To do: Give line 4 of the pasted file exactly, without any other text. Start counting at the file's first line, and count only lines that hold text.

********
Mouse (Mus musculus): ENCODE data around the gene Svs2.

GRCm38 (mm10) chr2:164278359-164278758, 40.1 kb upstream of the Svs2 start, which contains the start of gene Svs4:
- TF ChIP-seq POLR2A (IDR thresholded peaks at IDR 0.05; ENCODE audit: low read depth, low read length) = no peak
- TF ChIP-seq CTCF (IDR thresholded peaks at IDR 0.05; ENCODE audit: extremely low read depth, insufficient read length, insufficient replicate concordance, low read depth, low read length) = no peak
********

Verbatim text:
- TF ChIP-seq CTCF (IDR thresholded peaks at IDR 0.05; ENCODE audit: extremely low read depth, insufficient read length, insufficient replicate concordance, low read depth, low read length) = no peak